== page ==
Marines in Afghanistan to Redeploy as Scheduled, Gates Says
By Donna Miles
American Forces Press Service
WASHINGTON, May 8, 2008 The 24th Marine Expeditionary Unit will redeploy from Afghanistan in November as scheduled, Defense Secretary Robert M. Gates and Navy Adm. Mike Mullen, chairman of the Joint Chiefs of Staff, said today.
The unit deployed from Camp Lejeune, N.C., in March. It is operating in Regional Command South under NATO’s International Security Assistance Force.
“Just to reemphasize what the secretary said, … this deployment of Marines is seven months, and they’re going to come out toward the end of the year,” Mullen said.
As the drawdown of surge forces in Iraq continues, Gates said, the time may come to consider shifting more troops into Afghanistan. Despite his repeated calls on NATO to send more combat troops, the alliance has not come through with forces in the numbers needed and without restrictions on how they can be used.
“We are still going to be looking at what the options are in terms of augmenting our presence during 2009,” Gates said. “(But) at this point, as far as I know, there’s no specific planning going on along those lines.”
Mullen conceded that the Marines “have been on a very challenging rotation,” particularly with forces in both Iraq and Afghanistan. Concentrating their forces in Afghanistan is viewed by some Marine Corps leaders as a way to more effectively manage force rotations.
Also during today’s briefing, Gates said he supports an enhanced educational benefit, including a provision that would allow servicemembers to transfer unused benefits to family members.
However, he said, he takes issue with legislation that would enable troops to tap into their benefits after just three years of service. The Defense Department wants the service requirement to be six years.
“Our desire is to keep soldiers, sailors, airmen, Marines in the military as long as possible,” Gates said. “And so our hope would be and our preference would be that the period of service be long enough to, in essence, require at least one re-enlistment.”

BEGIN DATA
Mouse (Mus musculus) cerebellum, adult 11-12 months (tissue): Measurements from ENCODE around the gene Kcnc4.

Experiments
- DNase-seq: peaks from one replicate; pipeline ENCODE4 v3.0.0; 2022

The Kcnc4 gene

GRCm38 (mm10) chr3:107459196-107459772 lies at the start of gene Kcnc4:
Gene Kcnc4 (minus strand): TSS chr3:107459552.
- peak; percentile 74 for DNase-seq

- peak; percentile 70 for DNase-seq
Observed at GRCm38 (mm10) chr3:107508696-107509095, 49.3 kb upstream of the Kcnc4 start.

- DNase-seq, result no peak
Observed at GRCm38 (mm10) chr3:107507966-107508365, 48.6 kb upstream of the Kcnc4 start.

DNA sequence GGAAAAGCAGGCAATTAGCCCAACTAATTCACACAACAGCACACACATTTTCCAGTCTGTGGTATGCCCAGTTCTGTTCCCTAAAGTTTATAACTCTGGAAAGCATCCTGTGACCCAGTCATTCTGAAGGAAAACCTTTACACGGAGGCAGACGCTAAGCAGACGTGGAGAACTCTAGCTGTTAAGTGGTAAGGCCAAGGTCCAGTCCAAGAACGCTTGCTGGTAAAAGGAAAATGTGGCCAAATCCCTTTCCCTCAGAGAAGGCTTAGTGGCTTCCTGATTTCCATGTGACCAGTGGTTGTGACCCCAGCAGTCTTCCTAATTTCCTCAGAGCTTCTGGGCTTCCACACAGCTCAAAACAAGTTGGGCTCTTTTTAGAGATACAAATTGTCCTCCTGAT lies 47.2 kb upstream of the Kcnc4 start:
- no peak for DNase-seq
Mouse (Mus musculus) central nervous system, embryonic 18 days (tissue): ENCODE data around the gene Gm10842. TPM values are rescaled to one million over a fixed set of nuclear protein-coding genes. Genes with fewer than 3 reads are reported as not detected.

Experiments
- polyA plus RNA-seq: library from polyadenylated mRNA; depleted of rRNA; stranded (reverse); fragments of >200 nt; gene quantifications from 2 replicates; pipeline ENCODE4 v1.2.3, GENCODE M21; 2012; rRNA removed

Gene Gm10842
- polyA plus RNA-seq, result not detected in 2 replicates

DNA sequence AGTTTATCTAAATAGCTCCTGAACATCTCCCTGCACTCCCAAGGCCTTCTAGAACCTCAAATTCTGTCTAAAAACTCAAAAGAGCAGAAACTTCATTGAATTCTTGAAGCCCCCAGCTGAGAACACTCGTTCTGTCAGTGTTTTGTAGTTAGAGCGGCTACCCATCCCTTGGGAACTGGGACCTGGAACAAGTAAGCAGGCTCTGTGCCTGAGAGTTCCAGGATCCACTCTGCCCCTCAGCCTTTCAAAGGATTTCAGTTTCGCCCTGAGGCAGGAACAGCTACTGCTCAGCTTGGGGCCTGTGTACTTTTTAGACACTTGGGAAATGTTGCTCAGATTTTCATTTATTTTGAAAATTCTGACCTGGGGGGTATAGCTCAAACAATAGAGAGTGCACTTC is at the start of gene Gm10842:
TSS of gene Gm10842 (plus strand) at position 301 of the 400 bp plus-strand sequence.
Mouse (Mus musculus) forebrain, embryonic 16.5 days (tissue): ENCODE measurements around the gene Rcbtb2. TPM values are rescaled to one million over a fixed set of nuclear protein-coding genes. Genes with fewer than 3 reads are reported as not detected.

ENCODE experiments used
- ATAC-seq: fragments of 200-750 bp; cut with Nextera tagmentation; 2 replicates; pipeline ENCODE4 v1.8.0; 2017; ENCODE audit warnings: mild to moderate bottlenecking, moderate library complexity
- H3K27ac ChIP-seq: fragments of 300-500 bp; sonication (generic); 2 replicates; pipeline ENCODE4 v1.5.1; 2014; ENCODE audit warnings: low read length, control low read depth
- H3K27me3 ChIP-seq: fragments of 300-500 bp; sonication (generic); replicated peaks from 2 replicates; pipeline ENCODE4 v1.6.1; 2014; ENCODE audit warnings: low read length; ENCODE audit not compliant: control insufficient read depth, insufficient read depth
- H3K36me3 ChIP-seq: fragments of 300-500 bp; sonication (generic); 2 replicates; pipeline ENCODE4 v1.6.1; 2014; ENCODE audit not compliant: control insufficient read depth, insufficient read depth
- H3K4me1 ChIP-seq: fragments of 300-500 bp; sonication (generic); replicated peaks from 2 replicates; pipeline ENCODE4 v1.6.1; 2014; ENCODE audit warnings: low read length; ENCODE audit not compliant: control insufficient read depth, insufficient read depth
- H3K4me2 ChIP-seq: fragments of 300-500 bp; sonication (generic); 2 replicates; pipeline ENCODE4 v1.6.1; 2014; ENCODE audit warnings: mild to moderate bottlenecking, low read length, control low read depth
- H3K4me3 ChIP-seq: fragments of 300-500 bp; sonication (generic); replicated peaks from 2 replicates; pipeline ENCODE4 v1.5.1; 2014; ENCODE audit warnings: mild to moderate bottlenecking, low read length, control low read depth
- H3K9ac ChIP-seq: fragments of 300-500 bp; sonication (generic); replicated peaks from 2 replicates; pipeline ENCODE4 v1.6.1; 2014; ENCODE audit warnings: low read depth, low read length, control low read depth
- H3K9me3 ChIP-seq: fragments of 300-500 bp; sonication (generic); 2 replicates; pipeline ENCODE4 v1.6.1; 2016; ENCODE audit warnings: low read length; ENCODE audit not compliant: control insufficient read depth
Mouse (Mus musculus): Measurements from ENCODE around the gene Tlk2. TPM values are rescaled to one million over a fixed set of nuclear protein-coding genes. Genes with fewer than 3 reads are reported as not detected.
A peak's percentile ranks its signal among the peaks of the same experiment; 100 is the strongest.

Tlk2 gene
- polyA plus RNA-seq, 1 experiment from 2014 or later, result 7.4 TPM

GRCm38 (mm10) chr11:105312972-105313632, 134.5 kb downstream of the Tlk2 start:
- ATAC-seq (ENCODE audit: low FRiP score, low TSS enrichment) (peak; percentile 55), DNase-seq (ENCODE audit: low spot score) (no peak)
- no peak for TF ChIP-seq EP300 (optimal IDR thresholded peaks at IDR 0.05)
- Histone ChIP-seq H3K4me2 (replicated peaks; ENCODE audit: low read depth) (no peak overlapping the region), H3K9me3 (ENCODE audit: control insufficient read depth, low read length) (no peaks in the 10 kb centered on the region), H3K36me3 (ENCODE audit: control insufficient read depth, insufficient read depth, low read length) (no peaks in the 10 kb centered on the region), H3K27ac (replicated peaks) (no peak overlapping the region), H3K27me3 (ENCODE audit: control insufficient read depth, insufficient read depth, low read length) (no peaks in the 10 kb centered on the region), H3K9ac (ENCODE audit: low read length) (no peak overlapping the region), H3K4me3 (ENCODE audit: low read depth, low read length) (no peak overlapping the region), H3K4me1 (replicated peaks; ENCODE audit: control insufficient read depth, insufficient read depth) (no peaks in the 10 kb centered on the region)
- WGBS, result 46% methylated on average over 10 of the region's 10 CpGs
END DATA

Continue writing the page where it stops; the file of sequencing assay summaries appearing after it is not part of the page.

Gates emphasized that, with those provisions, he fully supports an educational benefit enhancements. “The notion that we’re against a better education benefit is just totally nonsense,” he said. “The veterans deserve it. It’s probably needed. But we’re trying to balance the benefit to veterans also with maintaining an all-volunteer force and having as experienced a force as we can.”
The secretary opened the briefing noting the 10th anniversary of the U.S. Senate’s declaration of Military Appreciation Month to honor servicemembers and their families. “And even as we mark Military Appreciation Month with two wars ongoing, it is important to remember the sacrifices and service of our troops and their families every day throughout the year.”
Gates noted “amazing acts of citizen support,” especially through the Defense Department’s America Supports You program. More than 370 citizen groups have joined that program and are augmenting the Defense Department’s work to provide assistance and support to the military community, he said.
Gates said he is “deeply grateful to the American people who continue to show their support for our men and women in uniform.”